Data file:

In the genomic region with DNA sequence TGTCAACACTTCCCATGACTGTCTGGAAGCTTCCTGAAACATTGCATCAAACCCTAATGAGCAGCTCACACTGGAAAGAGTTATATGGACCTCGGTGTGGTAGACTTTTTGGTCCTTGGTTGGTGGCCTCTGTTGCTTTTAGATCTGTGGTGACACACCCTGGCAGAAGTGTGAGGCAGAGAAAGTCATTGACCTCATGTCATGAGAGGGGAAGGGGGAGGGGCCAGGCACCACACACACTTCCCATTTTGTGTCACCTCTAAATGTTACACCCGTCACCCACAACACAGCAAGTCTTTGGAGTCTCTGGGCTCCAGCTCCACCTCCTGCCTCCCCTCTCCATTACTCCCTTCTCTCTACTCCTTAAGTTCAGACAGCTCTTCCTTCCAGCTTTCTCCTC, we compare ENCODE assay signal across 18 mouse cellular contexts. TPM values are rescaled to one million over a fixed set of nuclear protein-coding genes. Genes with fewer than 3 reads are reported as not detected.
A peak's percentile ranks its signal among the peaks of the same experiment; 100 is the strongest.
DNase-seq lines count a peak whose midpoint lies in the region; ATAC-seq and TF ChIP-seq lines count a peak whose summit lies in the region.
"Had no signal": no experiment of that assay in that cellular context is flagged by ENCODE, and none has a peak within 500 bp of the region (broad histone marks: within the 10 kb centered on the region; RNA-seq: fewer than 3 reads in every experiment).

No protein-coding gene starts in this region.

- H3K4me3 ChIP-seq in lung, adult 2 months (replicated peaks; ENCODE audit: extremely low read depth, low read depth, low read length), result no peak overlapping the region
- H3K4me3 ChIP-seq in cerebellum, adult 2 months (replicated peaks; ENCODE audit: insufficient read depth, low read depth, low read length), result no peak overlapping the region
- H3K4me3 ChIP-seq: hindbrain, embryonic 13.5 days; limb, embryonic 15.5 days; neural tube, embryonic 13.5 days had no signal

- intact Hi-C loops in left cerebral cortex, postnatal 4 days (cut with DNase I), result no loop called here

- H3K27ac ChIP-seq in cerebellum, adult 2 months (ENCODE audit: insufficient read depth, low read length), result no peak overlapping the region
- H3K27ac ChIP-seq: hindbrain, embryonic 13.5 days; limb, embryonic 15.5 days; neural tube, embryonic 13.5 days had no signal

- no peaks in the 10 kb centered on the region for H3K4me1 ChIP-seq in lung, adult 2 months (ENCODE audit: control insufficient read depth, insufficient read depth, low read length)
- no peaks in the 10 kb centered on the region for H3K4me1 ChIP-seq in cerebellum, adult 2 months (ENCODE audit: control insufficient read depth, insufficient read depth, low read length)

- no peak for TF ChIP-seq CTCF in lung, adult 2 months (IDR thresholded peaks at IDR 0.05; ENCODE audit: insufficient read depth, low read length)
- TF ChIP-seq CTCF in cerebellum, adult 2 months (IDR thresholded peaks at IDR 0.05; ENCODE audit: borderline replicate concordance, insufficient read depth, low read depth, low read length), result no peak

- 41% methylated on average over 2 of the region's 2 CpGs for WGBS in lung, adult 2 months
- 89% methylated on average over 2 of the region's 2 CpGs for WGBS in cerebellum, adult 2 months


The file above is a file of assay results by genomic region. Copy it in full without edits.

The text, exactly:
In the genomic region with DNA sequence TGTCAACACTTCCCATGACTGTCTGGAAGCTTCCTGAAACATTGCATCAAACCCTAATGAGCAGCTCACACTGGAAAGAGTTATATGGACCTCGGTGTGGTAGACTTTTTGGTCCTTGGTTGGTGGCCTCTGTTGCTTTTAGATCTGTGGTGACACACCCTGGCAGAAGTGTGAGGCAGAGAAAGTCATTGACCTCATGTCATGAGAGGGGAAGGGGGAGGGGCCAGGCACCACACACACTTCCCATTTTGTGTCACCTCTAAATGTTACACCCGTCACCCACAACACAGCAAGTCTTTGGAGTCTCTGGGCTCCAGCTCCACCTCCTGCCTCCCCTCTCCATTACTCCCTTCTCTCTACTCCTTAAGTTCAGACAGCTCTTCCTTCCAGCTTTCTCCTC, we compare ENCODE assay signal across 18 mouse cellular contexts. TPM values are rescaled to one million over a fixed set of nuclear protein-coding genes. Genes with fewer than 3 reads are reported as not detected.
A peak's percentile ranks its signal among the peaks of the same experiment; 100 is the strongest.
DNase-seq lines count a peak whose midpoint lies in the region; ATAC-seq and TF ChIP-seq lines count a peak whose summit lies in the region.
"Had no signal": no experiment of that assay in that cellular context is flagged by ENCODE, and none has a peak within 500 bp of the region (broad histone marks: within the 10 kb centered on the region; RNA-seq: fewer than 3 reads in every experiment).

No protein-coding gene starts in this region.

- H3K4me3 ChIP-seq in lung, adult 2 months (replicated peaks; ENCODE audit: extremely low read depth, low read depth, low read length), result no peak overlapping the region
- H3K4me3 ChIP-seq in cerebellum, adult 2 months (replicated peaks; ENCODE audit: insufficient read depth, low read depth, low read length), result no peak overlapping the region
- H3K4me3 ChIP-seq: hindbrain, embryonic 13.5 days; limb, embryonic 15.5 days; neural tube, embryonic 13.5 days had no signal

- intact Hi-C loops in left cerebral cortex, postnatal 4 days (cut with DNase I), result no loop called here

- H3K27ac ChIP-seq in cerebellum, adult 2 months (ENCODE audit: insufficient read depth, low read length), result no peak overlapping the region
- H3K27ac ChIP-seq: hindbrain, embryonic 13.5 days; limb, embryonic 15.5 days; neural tube, embryonic 13.5 days had no signal

- no peaks in the 10 kb centered on the region for H3K4me1 ChIP-seq in lung, adult 2 months (ENCODE audit: control insufficient read depth, insufficient read depth, low read length)
- no peaks in the 10 kb centered on the region for H3K4me1 ChIP-seq in cerebellum, adult 2 months (ENCODE audit: control insufficient read depth, insufficient read depth, low read length)

- no peak for TF ChIP-seq CTCF in lung, adult 2 months (IDR thresholded peaks at IDR 0.05; ENCODE audit: insufficient read depth, low read length)
- TF ChIP-seq CTCF in cerebellum, adult 2 months (IDR thresholded peaks at IDR 0.05; ENCODE audit: borderline replicate concordance, insufficient read depth, low read depth, low read length), result no peak

- 41% methylated on average over 2 of the region's 2 CpGs for WGBS in lung, adult 2 months
- 89% methylated on average over 2 of the region's 2 CpGs for WGBS in cerebellum, adult 2 months